• Wife believed that the husband had not provided full and frank disclosure of his financial circumstances but compromised her claims in a consent order despite this in order to achieve finality. Consent order was set aside by Moylan J because of material non-disclosure. This decision was reversed by the Court of Appeal on grounds of the inadmissibility of the evidence on which he had relied. The Supreme Court allowed the wife's appeal, saying that even if he had referred only to the evidence admissible before him, Moylan J would still properly have found the husband to have been guilty of material non-disclosure; that his order should therefore be reinstated; and that the wife’s claim for further capital provision should therefore proceed before him. Judgment, 14/10/2015, free
  • Appeal against committal orders in relation to breach of an undertaking and 2 other orders after the court found that the husband had not disclosed certain documents in this long running financial provision case. The appeals were dismissed apart from the one in relation to the breach of the undertaking. Judgment, 11/05/2018, free
  • Hughmans, the solicitors firm acting for the respondent wife in financial provision proceedings, was claiming for unpaid fees. The wife was counterclaiming for professional negligence, breach of fiduciary duty, wasted costs and compensation. Judgment, 01/04/2015, members only
  • Judgment, 23/06/2008, free
  • Final hearing of wife's financial remedies claim where the husband had failed to disclose assets in the Cayman Islands. Judgment, 20/11/2017, free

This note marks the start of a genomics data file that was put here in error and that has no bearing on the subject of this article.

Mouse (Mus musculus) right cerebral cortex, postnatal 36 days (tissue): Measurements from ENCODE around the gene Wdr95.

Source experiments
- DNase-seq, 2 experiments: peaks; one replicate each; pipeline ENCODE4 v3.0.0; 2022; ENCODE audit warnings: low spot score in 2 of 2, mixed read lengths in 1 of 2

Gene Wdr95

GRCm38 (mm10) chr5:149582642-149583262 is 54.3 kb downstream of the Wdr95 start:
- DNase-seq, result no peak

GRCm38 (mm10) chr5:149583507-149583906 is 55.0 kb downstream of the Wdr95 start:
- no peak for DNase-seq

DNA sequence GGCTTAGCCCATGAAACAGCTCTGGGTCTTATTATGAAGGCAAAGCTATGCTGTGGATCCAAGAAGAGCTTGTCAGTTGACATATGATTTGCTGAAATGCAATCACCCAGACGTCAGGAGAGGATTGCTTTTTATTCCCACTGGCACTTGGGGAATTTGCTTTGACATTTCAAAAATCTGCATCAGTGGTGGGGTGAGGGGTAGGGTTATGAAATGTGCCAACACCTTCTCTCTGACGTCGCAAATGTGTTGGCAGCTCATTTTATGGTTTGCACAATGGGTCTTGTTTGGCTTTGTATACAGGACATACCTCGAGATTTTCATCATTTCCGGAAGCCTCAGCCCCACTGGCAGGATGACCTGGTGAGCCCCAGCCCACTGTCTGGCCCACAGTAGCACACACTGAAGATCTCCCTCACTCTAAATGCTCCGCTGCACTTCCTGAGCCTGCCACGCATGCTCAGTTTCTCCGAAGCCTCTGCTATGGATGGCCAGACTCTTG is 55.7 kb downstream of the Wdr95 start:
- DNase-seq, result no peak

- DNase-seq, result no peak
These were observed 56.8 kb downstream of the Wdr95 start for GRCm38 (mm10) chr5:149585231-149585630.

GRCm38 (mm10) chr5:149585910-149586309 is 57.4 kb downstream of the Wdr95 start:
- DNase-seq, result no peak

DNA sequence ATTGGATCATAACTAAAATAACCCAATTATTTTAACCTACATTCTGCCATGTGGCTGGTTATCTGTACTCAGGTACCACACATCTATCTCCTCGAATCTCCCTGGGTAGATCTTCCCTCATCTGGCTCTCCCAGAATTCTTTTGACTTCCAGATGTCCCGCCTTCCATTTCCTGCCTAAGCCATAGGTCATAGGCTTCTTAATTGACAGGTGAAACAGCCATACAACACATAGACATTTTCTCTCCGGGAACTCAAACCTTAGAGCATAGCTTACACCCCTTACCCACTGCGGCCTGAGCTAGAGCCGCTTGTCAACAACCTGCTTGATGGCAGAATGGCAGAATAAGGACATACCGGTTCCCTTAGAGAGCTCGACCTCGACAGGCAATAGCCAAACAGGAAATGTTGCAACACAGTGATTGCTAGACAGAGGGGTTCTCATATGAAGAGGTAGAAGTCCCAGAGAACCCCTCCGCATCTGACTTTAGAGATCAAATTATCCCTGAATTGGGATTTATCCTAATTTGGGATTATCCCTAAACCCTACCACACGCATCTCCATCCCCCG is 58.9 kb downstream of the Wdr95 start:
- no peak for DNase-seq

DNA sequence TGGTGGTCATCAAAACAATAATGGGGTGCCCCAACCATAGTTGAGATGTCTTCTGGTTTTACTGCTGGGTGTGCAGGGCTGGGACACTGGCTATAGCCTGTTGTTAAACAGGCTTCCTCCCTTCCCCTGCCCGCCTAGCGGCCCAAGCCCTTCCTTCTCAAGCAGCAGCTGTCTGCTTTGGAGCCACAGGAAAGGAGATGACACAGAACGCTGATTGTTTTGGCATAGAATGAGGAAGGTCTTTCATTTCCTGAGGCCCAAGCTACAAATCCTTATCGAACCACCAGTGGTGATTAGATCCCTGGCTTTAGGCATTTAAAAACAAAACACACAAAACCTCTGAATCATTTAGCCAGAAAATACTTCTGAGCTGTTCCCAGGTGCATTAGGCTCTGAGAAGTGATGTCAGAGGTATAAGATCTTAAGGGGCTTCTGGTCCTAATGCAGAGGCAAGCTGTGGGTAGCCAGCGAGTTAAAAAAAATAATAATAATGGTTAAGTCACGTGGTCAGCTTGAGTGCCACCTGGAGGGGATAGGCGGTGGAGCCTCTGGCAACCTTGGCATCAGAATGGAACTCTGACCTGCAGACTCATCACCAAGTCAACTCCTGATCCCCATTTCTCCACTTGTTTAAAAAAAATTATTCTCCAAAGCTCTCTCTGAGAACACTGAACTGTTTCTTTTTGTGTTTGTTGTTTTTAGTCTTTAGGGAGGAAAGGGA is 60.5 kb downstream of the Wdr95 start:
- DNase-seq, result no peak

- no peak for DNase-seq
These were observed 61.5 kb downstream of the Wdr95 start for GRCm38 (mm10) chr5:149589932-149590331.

• Judgment, 19/12/2008, free
  • Judgment, 02/05/2006, free
  • Case note, 03/06/2014, members only
  • Judgment, 28/03/2014, free
  • Appeal against setting aside of order transferring properties to the wife that were legally owned by the former husband's companies. Appeal allowed. Judgment, 12/06/2013, free
  • Appeal against a decision refusing to set aside a Consent Order made in financial remedy proceedings following the dissolution of the appellant's civil partnership with her partner who has since died. The basis of the application to set aside the consent order (which was made after the death of the respondent) was that the deceased had been guilty of material non-disclosure in the financial remedy proceedings. The judge dismissed the appellant's application, which he regarded as being "without merit", and "doomed to failure", saying that allowing the case to proceed would be contrary to the court's overriding objective and his (the judge's) duty actively to case manage an application. The appeal was allowed and the case was remitted for directions before a High Court judge. Judgment, 17/10/2016, free
  • Judgment, 20/02/2002, free
  • A big money case involving a wife's application for an order that the financial remedy hearing that had concluded last year be resumed on the grounds of material non-disclosure by the husband. Judgment, 02/05/2013, free